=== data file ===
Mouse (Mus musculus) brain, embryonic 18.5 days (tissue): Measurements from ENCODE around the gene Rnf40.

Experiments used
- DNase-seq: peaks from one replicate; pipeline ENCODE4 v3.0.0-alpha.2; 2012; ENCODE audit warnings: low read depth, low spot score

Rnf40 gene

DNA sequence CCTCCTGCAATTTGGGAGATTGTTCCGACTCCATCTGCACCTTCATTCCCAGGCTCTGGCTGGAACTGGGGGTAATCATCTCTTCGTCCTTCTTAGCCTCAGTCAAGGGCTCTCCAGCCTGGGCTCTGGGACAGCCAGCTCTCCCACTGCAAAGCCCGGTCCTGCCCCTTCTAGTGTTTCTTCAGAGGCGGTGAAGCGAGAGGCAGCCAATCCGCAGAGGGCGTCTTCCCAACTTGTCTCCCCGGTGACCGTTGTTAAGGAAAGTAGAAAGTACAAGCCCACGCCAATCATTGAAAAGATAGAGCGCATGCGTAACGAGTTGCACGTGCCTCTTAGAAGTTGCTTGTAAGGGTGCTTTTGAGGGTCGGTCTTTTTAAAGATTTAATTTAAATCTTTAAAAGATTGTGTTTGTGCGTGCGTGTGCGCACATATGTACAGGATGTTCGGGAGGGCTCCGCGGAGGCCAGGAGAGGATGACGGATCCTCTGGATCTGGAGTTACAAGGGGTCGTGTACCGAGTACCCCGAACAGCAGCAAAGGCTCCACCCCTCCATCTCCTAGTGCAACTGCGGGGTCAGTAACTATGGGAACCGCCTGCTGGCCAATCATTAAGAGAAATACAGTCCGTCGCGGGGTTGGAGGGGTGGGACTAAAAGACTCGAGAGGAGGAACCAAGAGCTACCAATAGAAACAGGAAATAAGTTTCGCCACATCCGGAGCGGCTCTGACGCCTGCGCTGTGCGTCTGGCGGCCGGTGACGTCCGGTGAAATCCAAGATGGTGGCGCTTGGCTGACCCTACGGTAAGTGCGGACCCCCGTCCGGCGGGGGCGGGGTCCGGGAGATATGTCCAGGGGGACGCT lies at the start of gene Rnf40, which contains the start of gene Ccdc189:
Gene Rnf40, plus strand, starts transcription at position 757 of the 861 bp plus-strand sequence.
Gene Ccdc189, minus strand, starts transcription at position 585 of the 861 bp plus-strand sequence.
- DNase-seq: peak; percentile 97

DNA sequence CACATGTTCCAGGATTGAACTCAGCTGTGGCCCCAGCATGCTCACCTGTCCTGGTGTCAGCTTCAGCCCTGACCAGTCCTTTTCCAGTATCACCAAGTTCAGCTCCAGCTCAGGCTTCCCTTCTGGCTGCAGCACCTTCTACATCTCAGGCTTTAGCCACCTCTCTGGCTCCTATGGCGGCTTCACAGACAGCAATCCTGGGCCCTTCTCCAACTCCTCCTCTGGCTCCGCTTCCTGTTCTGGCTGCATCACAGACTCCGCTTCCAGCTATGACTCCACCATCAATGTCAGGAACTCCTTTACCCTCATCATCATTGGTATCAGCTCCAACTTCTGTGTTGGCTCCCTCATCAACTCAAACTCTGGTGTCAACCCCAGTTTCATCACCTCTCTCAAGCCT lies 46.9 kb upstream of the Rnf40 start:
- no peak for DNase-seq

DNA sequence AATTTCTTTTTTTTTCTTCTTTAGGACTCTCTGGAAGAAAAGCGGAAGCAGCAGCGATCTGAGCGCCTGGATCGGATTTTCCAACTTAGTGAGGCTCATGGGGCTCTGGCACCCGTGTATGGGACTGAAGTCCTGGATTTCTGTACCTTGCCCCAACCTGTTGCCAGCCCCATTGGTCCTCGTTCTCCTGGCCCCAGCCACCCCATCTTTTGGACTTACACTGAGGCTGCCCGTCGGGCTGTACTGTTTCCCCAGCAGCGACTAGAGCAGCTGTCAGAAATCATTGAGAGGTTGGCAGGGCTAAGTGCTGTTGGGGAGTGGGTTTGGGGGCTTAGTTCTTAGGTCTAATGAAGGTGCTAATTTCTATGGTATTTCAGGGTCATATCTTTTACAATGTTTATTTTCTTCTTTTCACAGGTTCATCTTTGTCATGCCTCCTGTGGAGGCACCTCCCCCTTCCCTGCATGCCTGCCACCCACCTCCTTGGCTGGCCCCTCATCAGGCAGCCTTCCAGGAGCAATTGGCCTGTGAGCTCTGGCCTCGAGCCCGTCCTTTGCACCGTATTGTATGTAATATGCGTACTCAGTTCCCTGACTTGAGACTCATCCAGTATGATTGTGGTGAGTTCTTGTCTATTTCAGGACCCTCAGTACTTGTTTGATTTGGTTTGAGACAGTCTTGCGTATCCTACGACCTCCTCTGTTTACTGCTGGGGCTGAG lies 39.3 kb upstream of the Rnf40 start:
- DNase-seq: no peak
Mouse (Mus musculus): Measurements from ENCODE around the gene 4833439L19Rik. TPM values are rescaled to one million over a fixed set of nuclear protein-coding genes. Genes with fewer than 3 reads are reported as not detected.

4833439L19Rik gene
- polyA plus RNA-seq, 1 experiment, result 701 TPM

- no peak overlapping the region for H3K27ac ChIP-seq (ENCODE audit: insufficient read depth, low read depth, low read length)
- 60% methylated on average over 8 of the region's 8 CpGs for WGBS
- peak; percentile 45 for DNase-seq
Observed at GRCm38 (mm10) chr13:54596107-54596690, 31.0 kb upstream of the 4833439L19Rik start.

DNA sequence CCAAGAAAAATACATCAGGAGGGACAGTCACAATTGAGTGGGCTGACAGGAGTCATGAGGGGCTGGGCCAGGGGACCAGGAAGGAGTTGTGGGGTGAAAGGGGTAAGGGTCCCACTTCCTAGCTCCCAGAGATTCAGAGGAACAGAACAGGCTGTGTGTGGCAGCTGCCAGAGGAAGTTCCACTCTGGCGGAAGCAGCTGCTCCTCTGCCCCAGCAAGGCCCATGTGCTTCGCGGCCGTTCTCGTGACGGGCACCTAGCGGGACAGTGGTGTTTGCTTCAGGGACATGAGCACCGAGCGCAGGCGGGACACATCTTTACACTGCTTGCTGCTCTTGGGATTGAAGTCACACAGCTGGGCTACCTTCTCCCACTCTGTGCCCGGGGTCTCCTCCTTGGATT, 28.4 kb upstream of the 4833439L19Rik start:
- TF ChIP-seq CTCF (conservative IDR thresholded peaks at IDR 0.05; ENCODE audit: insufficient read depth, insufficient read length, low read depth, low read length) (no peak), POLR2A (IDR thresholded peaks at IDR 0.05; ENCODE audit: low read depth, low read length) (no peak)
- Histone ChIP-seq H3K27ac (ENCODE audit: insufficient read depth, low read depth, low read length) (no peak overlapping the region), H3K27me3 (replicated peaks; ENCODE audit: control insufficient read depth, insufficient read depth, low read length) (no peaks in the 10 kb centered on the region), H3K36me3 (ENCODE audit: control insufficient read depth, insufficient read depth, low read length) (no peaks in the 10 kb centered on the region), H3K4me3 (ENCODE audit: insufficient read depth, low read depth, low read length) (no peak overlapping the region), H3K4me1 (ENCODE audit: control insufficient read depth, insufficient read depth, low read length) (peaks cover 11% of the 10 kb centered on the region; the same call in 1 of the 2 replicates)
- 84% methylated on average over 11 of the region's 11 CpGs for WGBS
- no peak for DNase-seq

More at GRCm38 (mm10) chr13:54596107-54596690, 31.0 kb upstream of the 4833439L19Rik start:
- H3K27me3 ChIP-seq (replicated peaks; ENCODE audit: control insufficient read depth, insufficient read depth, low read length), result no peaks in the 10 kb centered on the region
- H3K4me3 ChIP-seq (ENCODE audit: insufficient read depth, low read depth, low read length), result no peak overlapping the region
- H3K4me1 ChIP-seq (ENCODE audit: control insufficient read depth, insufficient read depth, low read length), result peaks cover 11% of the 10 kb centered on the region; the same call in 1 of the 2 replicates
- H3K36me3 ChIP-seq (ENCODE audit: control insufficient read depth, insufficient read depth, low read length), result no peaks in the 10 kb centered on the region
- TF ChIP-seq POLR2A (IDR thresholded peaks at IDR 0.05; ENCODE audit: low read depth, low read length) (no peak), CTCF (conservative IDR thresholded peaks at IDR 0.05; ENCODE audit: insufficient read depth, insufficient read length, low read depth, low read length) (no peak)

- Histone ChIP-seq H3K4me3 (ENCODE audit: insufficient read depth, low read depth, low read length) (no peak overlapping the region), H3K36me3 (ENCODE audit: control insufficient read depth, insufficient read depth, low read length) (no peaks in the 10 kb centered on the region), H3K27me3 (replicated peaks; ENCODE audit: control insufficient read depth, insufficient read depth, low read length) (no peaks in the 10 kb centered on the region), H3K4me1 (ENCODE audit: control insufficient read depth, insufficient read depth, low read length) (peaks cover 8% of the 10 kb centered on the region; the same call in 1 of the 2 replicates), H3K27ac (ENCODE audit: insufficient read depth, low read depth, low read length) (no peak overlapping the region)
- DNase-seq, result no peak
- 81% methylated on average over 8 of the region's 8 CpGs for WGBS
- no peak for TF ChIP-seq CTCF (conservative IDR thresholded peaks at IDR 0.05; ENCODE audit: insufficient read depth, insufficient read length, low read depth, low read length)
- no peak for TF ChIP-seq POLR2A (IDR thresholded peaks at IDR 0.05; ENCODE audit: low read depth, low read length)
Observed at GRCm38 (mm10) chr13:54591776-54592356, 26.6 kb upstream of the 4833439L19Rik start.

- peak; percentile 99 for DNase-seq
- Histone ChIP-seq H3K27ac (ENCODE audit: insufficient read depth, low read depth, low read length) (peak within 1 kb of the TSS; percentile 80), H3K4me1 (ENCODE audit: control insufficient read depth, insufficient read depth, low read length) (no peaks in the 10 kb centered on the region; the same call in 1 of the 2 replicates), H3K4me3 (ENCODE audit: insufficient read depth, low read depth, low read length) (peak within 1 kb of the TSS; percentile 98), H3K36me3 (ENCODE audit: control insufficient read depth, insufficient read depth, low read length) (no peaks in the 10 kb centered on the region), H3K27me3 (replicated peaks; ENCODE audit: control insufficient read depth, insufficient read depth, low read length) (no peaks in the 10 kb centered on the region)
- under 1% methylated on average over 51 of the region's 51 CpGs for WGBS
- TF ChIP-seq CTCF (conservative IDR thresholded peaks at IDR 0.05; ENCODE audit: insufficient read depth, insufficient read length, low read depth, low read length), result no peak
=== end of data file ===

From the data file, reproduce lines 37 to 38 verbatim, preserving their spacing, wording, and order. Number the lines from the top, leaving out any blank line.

- peak; percentile 99 for DNase-seq
- Histone ChIP-seq H3K27ac (ENCODE audit: insufficient read depth, low read depth, low read length) (peak within 1 kb of the TSS; percentile 80), H3K4me1 (ENCODE audit: control insufficient read depth, insufficient read depth, low read length) (no peaks in the 10 kb centered on the region; the same call in 1 of the 2 replicates), H3K4me3 (ENCODE audit: insufficient read depth, low read depth, low read length) (peak within 1 kb of the TSS; percentile 98), H3K36me3 (ENCODE audit: control insufficient read depth, insufficient read depth, low read length) (no peaks in the 10 kb centered on the region), H3K27me3 (replicated peaks; ENCODE audit: control insufficient read depth, insufficient read depth, low read length) (no peaks in the 10 kb centered on the region)